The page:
NEW YORK -- One by one, for three weeks already, players accompanied by their lawyers have been summoned to interviews as part of baseball's latest investigation into performance-enhancing drugs - and the process is a long way from finished.

Some pretty big names, led by Alex Rodriguez, could be on the hot seat.

A-Rod, Ryan Braun, Nelson Cruz, Melky Cabrera and Bartolo Colon are among the 20 or so players who may be disciplined for their links to the now-closed Miami anti-aging clinic, Biogenesis of America.

The players' union says it has been assured no decisions regarding discipline will be made until the interviews are completed.

"It would be unfortunate if anyone prejudged those investigations," union head Michael Weiner said in a statement Wednesday.

And it appears the process has a while to run.

Interviews with players started three weeks ago and are scheduled until the end of June, according to people with knowledge of the process who spoke on condition of anonymity because statements on those details weren't authorized.

MLB has been seeking the cooperation of Biogenesis founder Anthony Bosch since Miami New Times reported in January that it obtained what the paper said were records detailing drug purchases by Rodriguez, Cabrera, Cruz and Colon. Yahoo Sports reported that Braun, the 2011 NL MVP, was mentioned in the records.

MLB sued Biogenesis and its operators in a Florida court in March, an attempt to pressure Bosch. A person familiar with the case told The Associated Press on Tuesday night that Bosch agreed to talk to MLB, a deal first reported by ESPN. MLB wants to speak with Bosch in the next few days.

Among the players linked to the clinic, Cabrera, Colon and San Diego catcher Yasmani Grandal already have served 50-game suspensions following positive tests for testosterone announced by MLB last year.

"It looks like it could be getting to the bottom of this and finding some information that hopefully would help Major League Baseball as far as cleaning this game up," said San Francisco manager Bruce Bochy, who managed Cabrera last year. "I always thought they should be a little stricter to keep these players from trying to beat the system and cheat. I'm all for stiffer penalties."

Once MLB interviews Bosch and the players, it will have to determine what penalties to impose.

Most players have denied the Biogenesis link either directly or through spokesmen or lawyers.

Rodriguez admitted in 2009 that he used performance-enhancing drugs while with the Texas Rangers from 2001-03. As baseball's highest-paid player with a $28 million salary this year, he would lose $7.65 million during a 50-game ban.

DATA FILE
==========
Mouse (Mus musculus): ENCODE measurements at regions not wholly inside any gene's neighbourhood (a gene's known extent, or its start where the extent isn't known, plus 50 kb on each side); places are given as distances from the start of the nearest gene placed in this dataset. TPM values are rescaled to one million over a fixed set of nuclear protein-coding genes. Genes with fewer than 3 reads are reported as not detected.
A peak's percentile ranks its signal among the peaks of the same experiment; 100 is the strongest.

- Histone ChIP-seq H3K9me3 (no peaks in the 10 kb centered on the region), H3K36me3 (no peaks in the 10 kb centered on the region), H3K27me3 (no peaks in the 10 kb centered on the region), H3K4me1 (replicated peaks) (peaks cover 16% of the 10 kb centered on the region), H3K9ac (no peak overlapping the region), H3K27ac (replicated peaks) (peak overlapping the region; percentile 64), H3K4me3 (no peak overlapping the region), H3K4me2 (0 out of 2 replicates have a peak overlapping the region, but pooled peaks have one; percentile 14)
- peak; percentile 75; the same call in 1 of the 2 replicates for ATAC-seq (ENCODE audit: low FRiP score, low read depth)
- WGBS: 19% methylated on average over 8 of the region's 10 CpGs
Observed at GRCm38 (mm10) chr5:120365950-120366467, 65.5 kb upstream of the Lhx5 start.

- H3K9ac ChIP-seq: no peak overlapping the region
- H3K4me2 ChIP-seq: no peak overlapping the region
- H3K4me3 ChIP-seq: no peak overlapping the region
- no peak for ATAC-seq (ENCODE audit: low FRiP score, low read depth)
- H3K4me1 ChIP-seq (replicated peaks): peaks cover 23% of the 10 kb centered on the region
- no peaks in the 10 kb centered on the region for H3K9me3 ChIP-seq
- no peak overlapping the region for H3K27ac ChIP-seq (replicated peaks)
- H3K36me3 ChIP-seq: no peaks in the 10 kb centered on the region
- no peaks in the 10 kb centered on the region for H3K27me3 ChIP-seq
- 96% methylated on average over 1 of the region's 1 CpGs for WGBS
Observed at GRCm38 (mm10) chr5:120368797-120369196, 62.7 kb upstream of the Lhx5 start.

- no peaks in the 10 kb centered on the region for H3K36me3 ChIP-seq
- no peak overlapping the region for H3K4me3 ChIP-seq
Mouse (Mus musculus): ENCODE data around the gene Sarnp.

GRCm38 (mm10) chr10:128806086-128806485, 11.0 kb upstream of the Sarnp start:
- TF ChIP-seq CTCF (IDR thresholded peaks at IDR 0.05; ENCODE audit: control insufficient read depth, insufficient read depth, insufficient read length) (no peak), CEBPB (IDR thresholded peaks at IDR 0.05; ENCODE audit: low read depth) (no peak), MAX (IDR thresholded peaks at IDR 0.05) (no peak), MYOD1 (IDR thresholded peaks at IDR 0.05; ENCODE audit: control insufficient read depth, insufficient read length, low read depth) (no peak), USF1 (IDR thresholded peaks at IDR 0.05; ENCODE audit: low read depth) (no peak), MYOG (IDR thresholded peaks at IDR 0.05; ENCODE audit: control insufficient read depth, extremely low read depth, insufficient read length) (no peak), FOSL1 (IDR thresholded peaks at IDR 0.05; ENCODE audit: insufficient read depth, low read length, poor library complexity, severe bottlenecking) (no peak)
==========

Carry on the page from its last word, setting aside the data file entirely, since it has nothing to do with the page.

Rodriguez, who turns 38 next month, has not played since hip surgery in January and is not expected to be available to the New York Yankees until after the All-Star break. The third baseman, a three-time AL MVP, has been working out since May at the team's minor league complex in Tampa, Fla., and he drove past reporters without stopping when he arrived and left three hours later Wednesday after batting practice, fielding and agility drills.

A-Rod drove a black Chevrolet SUV rather than the black Maybach he usually arrives in

In addition to Rodriguez, Yankees catcher Francisco Cervelli was linked to the clinic. Cervelli, currently on the DL because of a broken hand, said he consulted Biogenesis for a foot injury, but didn't receive any treatment.

Braun's 50-game suspension for a positive test was overturned by an arbitrator in February 2012 after the union filed a grievance and challenged the handling of his urine sample. Braun has acknowledged he was mentioned in Biogenesis records because his lawyers used Bosch as a consultant during the grievance.

After the Brewers' 4-3, 10-inning win over Oakland at Miller Park on Tuesday night, the 2011 NL MVP said he was finished talking about the clinic.

"I've already addressed everything related to the Miami situation. I addressed it in spring training. I will not make any further statements about it," he said. "The truth has not changed."

Braun said the speculation hasn't affected him on the field.

"No, of course not. I've dealt with this for two years now. I'm pretty good at avoiding distractions," he said.

Courtesy of (AP)